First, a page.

|Review of: “Contextualizing time-series data: Quantification of short-term regional variability in the San Pedro Channel using high-resolution in situ glider data” by Teel et al. for Biogeoscience”|
This is my second review of the manuscript by Teel and Coauthors. As stated in my initial review, the Authors describe a nice new dataset of glider observations that they then use to investigate the representativeness of the SPOT time-series dataset. My main criticisms were: the lack of use of actual SPOT data, a confusing description of the PCA end member-definition, and a weak comparison with satellite-based chlorophyll observations. I am pleased to see that the Authors have taken these and another Reviewer’s comments seriously, and addressed them in revision. I appreciate the reorganization of the old figures, and a few new ones, and I find the revised manuscript clearer and easier to understand. The conclusions appear to be supported by the data, and there are a number of insights that should make the study valuable for the observational and modeling communities. Likewise, the glider observations will likely prove useful for anyone interested in the oceanography of the Southern California Bight, and in particular in the rich, long running SPOT dataset. I have a few minor comments that the Authors could further address; besides that, I am overall supportive of publication.
I would still carefully review the presentation of the two-step approach in the PCA analysis, to make sure it comes across as clear for the first-time reader. For example, in Section 2.4, the sentence starting in line 144 could further clarify the reason for a second PCA, the rationale for the 54 profiles selected, etc. Alternatively a reference could be added pointing to section 3.2, where more details are provided. Section 3.2 as well could benefit for an opening summary sentence, and could be clearly broken into two parts, one for the “original” PCA and the second for the “structured” PCA.
Figure 8, in particular panel (a) could be clarified. At first, I was confused by the number of dots of different colors, and it took me a while to figure out that longer re-sampling times increase the number of “sub-datasets” that can be extracted from the full timeseries, thus producing multiple dots. This could be explained in the caption. The Authors could also clarify in a sentence of two of text why the mean, S.D., and distance in PCA space are good measures of the ability of a sampling frequency to capture real variability. This is not completely obvious, given how abstract the PCA space is. I wonder if there is a better way to think about the impact of sub-sampling. For example, would a less frequent sampling strategy be able to recover the full end-members of the PCA (which include more rare, extreme states), rather than the mean state?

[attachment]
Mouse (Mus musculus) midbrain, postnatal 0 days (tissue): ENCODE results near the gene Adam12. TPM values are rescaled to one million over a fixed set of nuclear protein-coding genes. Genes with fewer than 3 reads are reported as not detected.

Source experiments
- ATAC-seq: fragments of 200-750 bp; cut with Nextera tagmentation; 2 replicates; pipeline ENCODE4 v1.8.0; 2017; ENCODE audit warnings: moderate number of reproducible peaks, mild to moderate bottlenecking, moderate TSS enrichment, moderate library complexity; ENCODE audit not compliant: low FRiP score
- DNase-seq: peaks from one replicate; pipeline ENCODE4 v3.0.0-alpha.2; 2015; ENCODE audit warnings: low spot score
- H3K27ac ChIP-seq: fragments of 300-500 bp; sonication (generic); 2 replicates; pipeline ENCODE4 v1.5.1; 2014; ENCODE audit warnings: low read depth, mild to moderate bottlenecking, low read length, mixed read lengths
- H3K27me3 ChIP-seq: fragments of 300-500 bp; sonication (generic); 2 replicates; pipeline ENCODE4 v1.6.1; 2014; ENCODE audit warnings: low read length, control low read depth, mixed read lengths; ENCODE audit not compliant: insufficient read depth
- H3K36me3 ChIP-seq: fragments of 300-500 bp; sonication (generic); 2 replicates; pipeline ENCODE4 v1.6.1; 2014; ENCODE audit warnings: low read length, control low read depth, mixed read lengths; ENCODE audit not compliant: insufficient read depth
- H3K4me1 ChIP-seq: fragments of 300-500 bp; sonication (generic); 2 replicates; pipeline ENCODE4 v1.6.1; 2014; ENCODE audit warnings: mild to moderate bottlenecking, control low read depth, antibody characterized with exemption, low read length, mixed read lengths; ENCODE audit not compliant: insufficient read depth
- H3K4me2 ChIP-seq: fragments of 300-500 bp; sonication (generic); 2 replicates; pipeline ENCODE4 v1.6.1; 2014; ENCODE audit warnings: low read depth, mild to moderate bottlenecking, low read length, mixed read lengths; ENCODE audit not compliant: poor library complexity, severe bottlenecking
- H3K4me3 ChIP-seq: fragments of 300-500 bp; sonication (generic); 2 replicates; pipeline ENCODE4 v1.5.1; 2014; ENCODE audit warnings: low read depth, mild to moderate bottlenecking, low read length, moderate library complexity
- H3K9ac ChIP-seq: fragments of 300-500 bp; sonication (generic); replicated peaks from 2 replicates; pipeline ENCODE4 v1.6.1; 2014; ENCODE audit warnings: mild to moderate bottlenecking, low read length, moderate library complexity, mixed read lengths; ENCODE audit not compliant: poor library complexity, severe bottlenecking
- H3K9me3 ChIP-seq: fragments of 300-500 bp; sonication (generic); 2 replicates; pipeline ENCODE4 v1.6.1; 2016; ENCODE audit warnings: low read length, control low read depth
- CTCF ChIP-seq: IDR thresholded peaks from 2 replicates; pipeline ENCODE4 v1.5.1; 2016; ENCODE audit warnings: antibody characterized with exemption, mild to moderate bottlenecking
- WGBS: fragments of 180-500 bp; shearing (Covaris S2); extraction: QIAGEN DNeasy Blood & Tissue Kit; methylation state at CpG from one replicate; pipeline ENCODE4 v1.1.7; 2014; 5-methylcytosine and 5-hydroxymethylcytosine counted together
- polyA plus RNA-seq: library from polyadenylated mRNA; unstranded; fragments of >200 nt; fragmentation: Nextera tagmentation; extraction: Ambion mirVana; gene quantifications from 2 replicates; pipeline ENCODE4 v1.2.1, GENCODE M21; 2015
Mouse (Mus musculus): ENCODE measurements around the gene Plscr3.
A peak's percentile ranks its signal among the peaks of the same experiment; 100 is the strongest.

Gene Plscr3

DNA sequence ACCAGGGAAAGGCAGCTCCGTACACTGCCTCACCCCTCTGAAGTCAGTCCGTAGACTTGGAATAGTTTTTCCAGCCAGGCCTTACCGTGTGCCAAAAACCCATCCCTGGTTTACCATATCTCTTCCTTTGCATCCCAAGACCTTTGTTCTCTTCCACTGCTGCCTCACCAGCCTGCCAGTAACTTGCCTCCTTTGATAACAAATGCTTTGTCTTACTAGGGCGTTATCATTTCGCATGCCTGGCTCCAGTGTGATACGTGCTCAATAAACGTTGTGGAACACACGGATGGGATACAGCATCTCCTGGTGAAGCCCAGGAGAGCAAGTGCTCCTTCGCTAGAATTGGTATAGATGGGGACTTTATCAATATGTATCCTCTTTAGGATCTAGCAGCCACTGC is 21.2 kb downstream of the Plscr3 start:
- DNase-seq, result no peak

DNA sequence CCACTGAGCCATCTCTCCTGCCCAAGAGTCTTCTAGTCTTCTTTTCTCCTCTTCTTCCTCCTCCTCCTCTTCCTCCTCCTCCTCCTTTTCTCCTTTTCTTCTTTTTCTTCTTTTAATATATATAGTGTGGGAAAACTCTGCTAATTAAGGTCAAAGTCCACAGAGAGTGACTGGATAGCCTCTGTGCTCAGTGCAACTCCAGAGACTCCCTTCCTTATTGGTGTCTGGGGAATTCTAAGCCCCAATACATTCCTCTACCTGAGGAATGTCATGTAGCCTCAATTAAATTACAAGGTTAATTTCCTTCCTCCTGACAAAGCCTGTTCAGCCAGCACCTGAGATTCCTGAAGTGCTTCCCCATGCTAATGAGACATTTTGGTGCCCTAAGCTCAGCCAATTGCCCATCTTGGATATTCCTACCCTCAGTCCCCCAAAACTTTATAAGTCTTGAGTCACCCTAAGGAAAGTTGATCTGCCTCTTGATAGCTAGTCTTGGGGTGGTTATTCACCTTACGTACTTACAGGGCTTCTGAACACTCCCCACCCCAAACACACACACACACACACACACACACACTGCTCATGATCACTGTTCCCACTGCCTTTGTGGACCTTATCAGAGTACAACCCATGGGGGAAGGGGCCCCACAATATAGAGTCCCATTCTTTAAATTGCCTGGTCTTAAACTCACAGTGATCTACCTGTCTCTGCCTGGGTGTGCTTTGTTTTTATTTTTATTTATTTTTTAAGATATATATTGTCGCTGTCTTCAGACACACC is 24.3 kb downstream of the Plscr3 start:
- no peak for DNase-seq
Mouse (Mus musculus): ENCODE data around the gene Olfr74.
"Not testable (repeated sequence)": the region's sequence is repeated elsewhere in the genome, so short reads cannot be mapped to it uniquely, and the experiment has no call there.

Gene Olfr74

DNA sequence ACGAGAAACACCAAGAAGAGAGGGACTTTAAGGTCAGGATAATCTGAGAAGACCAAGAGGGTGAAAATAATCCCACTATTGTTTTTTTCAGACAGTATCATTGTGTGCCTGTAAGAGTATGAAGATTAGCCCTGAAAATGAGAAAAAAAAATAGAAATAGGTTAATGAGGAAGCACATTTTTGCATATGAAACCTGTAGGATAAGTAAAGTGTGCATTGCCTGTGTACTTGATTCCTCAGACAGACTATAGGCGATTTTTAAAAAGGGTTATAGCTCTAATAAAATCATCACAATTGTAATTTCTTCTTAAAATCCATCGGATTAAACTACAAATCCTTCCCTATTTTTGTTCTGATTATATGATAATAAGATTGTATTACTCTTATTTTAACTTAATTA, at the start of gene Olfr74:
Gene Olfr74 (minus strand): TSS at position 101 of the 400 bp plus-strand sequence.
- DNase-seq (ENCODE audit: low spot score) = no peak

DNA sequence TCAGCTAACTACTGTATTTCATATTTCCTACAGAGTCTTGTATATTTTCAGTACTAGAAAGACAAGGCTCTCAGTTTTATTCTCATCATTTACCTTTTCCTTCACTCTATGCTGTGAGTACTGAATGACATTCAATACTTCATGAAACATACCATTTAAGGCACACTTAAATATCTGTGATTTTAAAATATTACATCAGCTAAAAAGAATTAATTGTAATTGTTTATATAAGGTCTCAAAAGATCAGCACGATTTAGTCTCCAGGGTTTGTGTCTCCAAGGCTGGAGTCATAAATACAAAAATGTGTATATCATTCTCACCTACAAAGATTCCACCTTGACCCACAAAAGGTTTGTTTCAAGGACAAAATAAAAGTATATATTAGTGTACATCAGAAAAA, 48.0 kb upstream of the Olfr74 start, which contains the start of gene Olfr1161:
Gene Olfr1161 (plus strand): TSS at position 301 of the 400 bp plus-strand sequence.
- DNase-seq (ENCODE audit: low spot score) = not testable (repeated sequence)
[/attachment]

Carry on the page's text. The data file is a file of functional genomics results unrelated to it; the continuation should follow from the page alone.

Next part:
Abstract, line 22: I would change “was dominated by” with “could be described by a combination of” (or similar). Since most profiles are a combination of end members, none of the end members truly “dominates”.
Line 207: “meaningful distinction” seems vague; also what kind of “analysis”? Please be more specific.
Lines 222-227. I am still not convinced about the WSHC not being a true end member. After all, it is a real extreme in PCA space, and has warmer temperatures everywhere compared to other end members. Also, the deep chl maximum at ~30 m of WLC seems quite shallower than where I would expect a subtropical DCM (40-60m offshore the SCB). Finally, to the mechanisms listed in lines 224-227 for the DCM of the WSHC, I would add elevated NPP at depth along waters with high subducted NO3 (that is, nutrients, rather than just phytoplankton are subducted, stimulating growth at depth).
Lines 342, 344: “correlation” rather than “relationship”?
Line 388: “Significant” has a statistical meaning that doesn’t seem to apply to the eample of year 2001, which doesn’t seem statistically different from the mean or the other years. Maybe use “Larger”, or “Stronger” instead?
Please re-read carefully to fix some typos.